RACCOO-OO-OON/WOODS: PRE-AMERICAN LANDS
Hmm: mainly listening to cassettes right now, but don't wanna bore ya, so we'll take a quick break to talk about "Pre-American Lands", a split el-pee by Raccoo-oo-oon and Woods:
Dig the red "feelin' lucky, punk" rabbit foot. Nice off-white marbled vinyl too, courtesy of Not Not Fun, y'all.
The Raccoo-oo-oon-ers shift from Great Plains geetar-wash to some beautifully hazy late-60s psych-organ moves: the drums are more kinda jazzier than I was expecting: the beats shift and bend like cornstalks in the wind until they get chased down into a sun-dapple'd hollow by a whole bunch of percussion and things turn into a brief-but-messssssy ruckus. Tuned backyard percussion and echoed duckcall skronk chase away some cats. Jeez, but the sp/ctre of Free Jazz gets summoned more'n once on this record. Nice collage-y effect as tracks cut out suddenly, becoming something else: flanged guitar spins slowly on its heels like an overweight teenage girl and the band creeps up behind it, one by one, hesitantly building a spacey bluesjam that bend(s) in the middle, again and again, and once more on the beat, like one of those kitschy 60s glass ostrich ornaments.
Later, metallic objects varispeed-ricochet in and out of some feedback. The drummer's drunk too much coffee. It's snowing milk-bottles. Modulated heavybreathing meets some drunken pixies singing in the basement. It's v. "Faust Tapes" for a while, and that's not a complaint. Must play this next time I'm pissed.
Turn over in yr sleep and Woods are a perfect compliment. Initially edgier, maybe, but they have the same playful post-Concrete sense of tomfoolery (Acidcrete?)...they scratch and niggle at their guitars; the hithats hissk and spaaaat all over the place like globules of hot fat. The guitar starts moaaaanin' like a fat middle-aged bloke w/ a beard who doesn't get out enough. The synth whooshes sound like his wife; she's unhappy and spiteful too; hates her job. A sax turns up and gossips over the fence with...a banjo? For a second, the neighbourhood goes all shimmery and soft, as if the buildings are vibrating to some impossibly-fast inner-clock...it's a mirage or maybe everything has a black and yellow aura. Sacred solarised skies of Corton Denham, 1963...wooden houses burning in the distance...I saw something in the sky once: it was made of metal, from tiny girders, and had an antenna...it wasn't a UFO; it was something else and it made me feel like this (you'll see it one day too)..."Candlesound 11" by Bandit Preacher Black...his guitar sound was so oval...too oval for me.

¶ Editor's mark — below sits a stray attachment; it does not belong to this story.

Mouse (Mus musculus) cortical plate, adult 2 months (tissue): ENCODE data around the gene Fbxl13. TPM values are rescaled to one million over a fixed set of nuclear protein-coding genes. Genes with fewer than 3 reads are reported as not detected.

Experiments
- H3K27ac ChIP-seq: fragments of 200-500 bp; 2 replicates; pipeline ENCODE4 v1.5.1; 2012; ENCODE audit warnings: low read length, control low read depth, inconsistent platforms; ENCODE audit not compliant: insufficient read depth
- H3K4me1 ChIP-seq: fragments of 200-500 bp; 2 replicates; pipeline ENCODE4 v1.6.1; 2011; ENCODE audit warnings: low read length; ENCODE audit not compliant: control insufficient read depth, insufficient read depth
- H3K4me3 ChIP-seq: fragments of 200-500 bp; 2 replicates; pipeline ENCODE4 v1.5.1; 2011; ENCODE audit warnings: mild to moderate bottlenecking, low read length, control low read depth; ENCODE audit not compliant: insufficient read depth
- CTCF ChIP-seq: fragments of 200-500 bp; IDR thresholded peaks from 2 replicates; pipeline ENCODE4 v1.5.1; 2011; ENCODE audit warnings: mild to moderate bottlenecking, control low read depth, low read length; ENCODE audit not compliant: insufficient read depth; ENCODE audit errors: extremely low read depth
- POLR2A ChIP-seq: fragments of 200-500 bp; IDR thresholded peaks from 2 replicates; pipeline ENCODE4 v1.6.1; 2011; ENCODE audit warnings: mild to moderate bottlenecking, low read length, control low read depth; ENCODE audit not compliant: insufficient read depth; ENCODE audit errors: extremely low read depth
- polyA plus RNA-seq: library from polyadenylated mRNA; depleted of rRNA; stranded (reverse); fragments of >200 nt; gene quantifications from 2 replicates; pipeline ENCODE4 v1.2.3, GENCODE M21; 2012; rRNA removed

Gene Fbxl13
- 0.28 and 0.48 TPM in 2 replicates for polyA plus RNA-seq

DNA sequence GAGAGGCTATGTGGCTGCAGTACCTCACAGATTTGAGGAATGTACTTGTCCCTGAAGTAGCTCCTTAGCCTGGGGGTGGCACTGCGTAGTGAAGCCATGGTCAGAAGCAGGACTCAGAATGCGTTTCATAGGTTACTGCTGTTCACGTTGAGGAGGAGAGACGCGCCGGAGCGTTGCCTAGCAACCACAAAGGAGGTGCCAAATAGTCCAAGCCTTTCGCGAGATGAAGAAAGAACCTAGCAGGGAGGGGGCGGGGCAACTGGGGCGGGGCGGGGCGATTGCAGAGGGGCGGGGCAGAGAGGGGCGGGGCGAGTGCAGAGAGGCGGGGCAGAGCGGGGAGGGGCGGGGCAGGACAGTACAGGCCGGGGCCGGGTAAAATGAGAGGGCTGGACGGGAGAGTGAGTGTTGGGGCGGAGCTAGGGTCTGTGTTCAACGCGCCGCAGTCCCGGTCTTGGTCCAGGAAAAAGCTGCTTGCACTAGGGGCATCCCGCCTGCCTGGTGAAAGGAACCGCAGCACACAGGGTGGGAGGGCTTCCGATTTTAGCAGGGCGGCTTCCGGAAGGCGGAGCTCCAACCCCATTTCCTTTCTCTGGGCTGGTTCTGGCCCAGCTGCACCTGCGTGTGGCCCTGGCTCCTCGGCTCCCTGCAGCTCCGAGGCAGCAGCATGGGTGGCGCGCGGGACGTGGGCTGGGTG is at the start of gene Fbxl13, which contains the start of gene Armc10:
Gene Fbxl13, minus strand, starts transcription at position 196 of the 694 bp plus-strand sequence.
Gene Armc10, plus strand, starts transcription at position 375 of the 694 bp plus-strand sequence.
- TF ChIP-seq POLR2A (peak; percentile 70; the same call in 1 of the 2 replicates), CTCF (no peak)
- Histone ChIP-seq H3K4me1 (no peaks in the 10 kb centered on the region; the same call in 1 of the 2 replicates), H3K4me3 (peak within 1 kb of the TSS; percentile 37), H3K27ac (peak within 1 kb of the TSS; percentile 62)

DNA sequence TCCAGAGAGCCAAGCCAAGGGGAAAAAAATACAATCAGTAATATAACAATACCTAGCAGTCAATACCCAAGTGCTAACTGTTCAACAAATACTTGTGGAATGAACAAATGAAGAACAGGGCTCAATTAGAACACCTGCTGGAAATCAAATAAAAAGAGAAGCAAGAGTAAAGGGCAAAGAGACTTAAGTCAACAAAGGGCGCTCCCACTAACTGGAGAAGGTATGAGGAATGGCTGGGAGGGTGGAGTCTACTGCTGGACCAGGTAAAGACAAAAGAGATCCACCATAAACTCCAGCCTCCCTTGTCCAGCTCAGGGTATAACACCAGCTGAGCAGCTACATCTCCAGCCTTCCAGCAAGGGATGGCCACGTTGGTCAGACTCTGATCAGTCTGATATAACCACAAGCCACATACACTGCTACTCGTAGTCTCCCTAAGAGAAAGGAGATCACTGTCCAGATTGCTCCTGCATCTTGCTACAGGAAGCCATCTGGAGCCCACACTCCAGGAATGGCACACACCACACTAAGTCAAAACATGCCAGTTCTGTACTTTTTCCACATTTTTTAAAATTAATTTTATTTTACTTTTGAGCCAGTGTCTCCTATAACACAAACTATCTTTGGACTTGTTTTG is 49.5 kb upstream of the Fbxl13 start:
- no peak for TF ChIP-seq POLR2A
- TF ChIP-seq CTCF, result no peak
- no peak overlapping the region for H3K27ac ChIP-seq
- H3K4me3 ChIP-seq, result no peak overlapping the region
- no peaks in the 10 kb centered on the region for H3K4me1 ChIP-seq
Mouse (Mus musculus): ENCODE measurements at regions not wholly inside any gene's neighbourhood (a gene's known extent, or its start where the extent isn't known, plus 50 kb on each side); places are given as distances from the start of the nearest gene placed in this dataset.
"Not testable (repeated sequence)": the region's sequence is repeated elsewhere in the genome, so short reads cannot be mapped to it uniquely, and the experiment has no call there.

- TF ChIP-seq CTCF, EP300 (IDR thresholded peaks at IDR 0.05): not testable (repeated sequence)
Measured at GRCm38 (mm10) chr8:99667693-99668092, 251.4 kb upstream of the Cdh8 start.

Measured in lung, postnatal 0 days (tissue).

Now the sax-player sounds French (just for a moment). Tones are tossed & wobble around inside my head; they fly past my ears, back around them in spirals, doing tricky backflips, tying them up with spider-webs or reels of white cotton. Brooklyn never sounded so, so...
An ominous guitar-line uncoils. A metal dog appears. A Steel ghost. More scratching, itching...knitting-needle percussion. Someone blowing thru an exhaust-pipe. Random banjos in orbit.
The whole thing starts spinning and lifts off the ground. The drummer's trapped slap-dang in the middle of the whole darn thing, inside a little plastic dome lit by a baleful, pale yellow light. Cheap fairy-lights flash on and off around the rim. He's lonely in there, but he can't stop now; there's too much depending on him: if he stops, then the whole thing will...too late! I-it wobbles off-course colliding with some unconvincing plastic trees bought in a small railway-modelling shop on Hendford Hill, Yeovil, before skidding down a fake, badly-made copy of the West Coker Road built from damp cardboard egg-boxes painted grey by young pre-school children. "Y-you mean, we weren't actually ever in space?"
It's too late now, you idiot! The Indians are coming!
Lots of them.